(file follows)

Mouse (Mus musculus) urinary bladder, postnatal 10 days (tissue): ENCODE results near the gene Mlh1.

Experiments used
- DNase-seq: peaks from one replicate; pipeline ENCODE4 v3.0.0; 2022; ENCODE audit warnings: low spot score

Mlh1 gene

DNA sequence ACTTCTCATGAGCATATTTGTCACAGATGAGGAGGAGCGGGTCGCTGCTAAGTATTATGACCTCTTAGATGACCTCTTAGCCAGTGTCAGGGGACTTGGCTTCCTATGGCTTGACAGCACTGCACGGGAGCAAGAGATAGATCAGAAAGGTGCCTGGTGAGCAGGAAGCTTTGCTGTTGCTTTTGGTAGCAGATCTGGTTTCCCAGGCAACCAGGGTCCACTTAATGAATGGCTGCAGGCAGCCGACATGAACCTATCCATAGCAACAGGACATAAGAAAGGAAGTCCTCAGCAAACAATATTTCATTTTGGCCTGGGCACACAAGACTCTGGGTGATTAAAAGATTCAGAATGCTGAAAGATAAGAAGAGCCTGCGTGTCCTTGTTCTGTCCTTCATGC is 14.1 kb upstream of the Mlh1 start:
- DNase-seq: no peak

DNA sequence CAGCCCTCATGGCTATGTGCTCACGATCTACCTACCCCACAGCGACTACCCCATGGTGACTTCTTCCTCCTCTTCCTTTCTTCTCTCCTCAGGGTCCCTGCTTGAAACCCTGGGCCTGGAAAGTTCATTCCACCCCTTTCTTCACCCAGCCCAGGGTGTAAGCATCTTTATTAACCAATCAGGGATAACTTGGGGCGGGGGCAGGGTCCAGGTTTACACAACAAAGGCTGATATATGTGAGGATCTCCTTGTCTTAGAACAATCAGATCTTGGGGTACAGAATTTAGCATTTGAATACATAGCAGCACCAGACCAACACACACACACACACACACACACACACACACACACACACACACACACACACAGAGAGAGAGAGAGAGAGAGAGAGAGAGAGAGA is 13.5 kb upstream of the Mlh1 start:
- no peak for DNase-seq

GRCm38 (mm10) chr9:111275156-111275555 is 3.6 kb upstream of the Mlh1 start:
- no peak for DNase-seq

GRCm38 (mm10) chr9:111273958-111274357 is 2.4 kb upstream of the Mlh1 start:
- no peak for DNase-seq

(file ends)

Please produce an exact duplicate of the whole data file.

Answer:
Mouse (Mus musculus) urinary bladder, postnatal 10 days (tissue): ENCODE results near the gene Mlh1.

Experiments used
- DNase-seq: peaks from one replicate; pipeline ENCODE4 v3.0.0; 2022; ENCODE audit warnings: low spot score

Mlh1 gene

DNA sequence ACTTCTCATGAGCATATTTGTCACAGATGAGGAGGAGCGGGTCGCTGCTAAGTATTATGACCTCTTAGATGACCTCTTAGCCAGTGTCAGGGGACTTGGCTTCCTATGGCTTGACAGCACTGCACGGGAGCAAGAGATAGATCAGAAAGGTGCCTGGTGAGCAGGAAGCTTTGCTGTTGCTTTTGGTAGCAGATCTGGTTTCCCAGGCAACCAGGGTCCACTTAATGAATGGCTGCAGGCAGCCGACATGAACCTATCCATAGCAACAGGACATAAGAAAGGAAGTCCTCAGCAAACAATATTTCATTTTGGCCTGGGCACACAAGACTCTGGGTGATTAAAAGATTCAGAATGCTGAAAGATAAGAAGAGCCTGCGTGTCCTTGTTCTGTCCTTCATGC is 14.1 kb upstream of the Mlh1 start:
- DNase-seq: no peak

DNA sequence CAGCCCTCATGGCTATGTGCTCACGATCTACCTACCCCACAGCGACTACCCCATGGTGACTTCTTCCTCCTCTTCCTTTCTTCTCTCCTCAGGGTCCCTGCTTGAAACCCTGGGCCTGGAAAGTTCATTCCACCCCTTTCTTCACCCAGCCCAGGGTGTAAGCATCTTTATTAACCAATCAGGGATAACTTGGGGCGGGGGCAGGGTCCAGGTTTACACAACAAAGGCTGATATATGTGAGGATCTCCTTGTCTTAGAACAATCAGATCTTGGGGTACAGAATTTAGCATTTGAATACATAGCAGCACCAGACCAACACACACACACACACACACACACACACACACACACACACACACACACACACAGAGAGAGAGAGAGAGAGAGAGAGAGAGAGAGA is 13.5 kb upstream of the Mlh1 start:
- no peak for DNase-seq

GRCm38 (mm10) chr9:111275156-111275555 is 3.6 kb upstream of the Mlh1 start:
- no peak for DNase-seq

GRCm38 (mm10) chr9:111273958-111274357 is 2.4 kb upstream of the Mlh1 start:
- no peak for DNase-seq